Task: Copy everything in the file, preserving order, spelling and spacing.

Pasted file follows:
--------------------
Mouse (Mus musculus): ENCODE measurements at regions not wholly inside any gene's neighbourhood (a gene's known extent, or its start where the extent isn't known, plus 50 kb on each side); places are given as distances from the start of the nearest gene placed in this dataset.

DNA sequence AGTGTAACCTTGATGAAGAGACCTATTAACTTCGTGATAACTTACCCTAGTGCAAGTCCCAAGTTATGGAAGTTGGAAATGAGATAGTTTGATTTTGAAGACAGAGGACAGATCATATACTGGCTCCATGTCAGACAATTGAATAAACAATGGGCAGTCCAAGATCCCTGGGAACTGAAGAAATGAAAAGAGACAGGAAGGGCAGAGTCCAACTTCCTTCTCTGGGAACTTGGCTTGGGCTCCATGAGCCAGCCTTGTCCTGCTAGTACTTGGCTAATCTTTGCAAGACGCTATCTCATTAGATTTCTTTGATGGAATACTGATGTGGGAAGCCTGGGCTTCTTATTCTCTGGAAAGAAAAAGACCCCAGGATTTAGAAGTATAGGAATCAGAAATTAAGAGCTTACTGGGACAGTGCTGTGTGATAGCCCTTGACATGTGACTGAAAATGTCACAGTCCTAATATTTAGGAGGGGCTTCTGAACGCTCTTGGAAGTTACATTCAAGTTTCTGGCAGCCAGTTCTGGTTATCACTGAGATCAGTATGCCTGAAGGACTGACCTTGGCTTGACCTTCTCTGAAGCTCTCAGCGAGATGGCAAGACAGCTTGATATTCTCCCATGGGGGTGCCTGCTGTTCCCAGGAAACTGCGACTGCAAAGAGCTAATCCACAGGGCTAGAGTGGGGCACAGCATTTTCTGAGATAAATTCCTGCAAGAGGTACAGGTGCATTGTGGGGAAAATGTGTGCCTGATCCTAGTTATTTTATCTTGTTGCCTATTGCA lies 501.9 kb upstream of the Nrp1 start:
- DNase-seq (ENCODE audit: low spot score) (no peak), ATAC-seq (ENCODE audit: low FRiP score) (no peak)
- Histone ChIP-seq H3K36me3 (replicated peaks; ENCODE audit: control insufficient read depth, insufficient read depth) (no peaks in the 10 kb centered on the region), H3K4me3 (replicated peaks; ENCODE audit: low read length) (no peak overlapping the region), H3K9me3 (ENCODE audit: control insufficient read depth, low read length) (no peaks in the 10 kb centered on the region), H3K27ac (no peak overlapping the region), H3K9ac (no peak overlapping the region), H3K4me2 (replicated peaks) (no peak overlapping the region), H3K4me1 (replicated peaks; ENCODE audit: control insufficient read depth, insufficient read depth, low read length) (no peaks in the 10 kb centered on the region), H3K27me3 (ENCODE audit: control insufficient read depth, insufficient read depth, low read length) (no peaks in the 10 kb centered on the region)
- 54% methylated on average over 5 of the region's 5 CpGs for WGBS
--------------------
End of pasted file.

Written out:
Mouse (Mus musculus): ENCODE measurements at regions not wholly inside any gene's neighbourhood (a gene's known extent, or its start where the extent isn't known, plus 50 kb on each side); places are given as distances from the start of the nearest gene placed in this dataset.

DNA sequence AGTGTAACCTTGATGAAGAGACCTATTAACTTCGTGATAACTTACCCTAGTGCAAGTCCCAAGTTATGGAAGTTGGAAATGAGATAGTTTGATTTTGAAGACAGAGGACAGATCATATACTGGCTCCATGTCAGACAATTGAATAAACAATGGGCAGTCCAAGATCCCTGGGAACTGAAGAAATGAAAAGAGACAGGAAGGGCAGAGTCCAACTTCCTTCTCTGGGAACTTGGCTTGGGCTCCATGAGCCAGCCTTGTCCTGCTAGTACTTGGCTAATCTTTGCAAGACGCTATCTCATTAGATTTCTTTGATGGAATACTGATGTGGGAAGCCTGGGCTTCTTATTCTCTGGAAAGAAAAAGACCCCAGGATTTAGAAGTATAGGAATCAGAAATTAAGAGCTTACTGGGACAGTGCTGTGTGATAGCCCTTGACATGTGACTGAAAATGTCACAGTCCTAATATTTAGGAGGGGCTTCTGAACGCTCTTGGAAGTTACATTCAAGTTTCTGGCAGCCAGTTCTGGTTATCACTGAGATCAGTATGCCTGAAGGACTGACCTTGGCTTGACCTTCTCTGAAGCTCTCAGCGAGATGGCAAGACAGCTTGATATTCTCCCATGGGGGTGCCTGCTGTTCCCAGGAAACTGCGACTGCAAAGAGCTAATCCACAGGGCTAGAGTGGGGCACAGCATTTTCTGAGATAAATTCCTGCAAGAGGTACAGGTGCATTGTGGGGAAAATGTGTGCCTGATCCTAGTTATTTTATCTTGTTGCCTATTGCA lies 501.9 kb upstream of the Nrp1 start:
- DNase-seq (ENCODE audit: low spot score) (no peak), ATAC-seq (ENCODE audit: low FRiP score) (no peak)
- Histone ChIP-seq H3K36me3 (replicated peaks; ENCODE audit: control insufficient read depth, insufficient read depth) (no peaks in the 10 kb centered on the region), H3K4me3 (replicated peaks; ENCODE audit: low read length) (no peak overlapping the region), H3K9me3 (ENCODE audit: control insufficient read depth, low read length) (no peaks in the 10 kb centered on the region), H3K27ac (no peak overlapping the region), H3K9ac (no peak overlapping the region), H3K4me2 (replicated peaks) (no peak overlapping the region), H3K4me1 (replicated peaks; ENCODE audit: control insufficient read depth, insufficient read depth, low read length) (no peaks in the 10 kb centered on the region), H3K27me3 (ENCODE audit: control insufficient read depth, insufficient read depth, low read length) (no peaks in the 10 kb centered on the region)
- 54% methylated on average over 5 of the region's 5 CpGs for WGBS